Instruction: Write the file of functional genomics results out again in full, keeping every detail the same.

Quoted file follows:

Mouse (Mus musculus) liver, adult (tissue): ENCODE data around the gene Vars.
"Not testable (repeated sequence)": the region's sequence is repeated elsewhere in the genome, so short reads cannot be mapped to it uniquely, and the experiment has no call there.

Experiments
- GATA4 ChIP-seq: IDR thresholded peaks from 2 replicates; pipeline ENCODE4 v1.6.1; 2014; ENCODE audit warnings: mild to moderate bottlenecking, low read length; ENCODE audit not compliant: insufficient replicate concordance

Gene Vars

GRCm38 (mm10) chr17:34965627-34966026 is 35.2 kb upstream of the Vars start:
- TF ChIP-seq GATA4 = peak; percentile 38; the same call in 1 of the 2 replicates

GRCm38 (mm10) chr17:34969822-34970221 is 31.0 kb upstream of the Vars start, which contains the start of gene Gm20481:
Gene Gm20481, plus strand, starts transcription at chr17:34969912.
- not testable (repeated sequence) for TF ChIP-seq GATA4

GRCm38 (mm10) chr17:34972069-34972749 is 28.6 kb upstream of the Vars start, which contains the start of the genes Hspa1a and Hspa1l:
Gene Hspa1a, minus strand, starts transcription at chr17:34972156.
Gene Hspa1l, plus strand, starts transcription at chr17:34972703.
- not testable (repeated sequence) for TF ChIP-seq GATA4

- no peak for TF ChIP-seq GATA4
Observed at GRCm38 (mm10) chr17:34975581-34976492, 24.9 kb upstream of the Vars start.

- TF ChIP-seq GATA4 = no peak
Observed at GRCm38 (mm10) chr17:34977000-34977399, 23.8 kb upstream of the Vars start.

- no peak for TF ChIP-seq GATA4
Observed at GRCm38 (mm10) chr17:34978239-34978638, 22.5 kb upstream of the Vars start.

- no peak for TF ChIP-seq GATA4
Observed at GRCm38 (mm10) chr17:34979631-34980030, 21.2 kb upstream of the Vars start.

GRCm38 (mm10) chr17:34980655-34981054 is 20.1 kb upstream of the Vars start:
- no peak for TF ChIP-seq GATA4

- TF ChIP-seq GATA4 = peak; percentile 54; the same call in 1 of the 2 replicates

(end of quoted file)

Mouse (Mus musculus) liver, adult (tissue): ENCODE data around the gene Vars.
"Not testable (repeated sequence)": the region's sequence is repeated elsewhere in the genome, so short reads cannot be mapped to it uniquely, and the experiment has no call there.

Experiments
- GATA4 ChIP-seq: IDR thresholded peaks from 2 replicates; pipeline ENCODE4 v1.6.1; 2014; ENCODE audit warnings: mild to moderate bottlenecking, low read length; ENCODE audit not compliant: insufficient replicate concordance

Gene Vars

GRCm38 (mm10) chr17:34965627-34966026 is 35.2 kb upstream of the Vars start:
- TF ChIP-seq GATA4 = peak; percentile 38; the same call in 1 of the 2 replicates

GRCm38 (mm10) chr17:34969822-34970221 is 31.0 kb upstream of the Vars start, which contains the start of gene Gm20481:
Gene Gm20481, plus strand, starts transcription at chr17:34969912.
- not testable (repeated sequence) for TF ChIP-seq GATA4

GRCm38 (mm10) chr17:34972069-34972749 is 28.6 kb upstream of the Vars start, which contains the start of the genes Hspa1a and Hspa1l:
Gene Hspa1a, minus strand, starts transcription at chr17:34972156.
Gene Hspa1l, plus strand, starts transcription at chr17:34972703.
- not testable (repeated sequence) for TF ChIP-seq GATA4

- no peak for TF ChIP-seq GATA4
Observed at GRCm38 (mm10) chr17:34975581-34976492, 24.9 kb upstream of the Vars start.

- TF ChIP-seq GATA4 = no peak
Observed at GRCm38 (mm10) chr17:34977000-34977399, 23.8 kb upstream of the Vars start.

- no peak for TF ChIP-seq GATA4
Observed at GRCm38 (mm10) chr17:34978239-34978638, 22.5 kb upstream of the Vars start.

- no peak for TF ChIP-seq GATA4
Observed at GRCm38 (mm10) chr17:34979631-34980030, 21.2 kb upstream of the Vars start.

GRCm38 (mm10) chr17:34980655-34981054 is 20.1 kb upstream of the Vars start:
- no peak for TF ChIP-seq GATA4

- TF ChIP-seq GATA4 = peak; percentile 54; the same call in 1 of the 2 replicates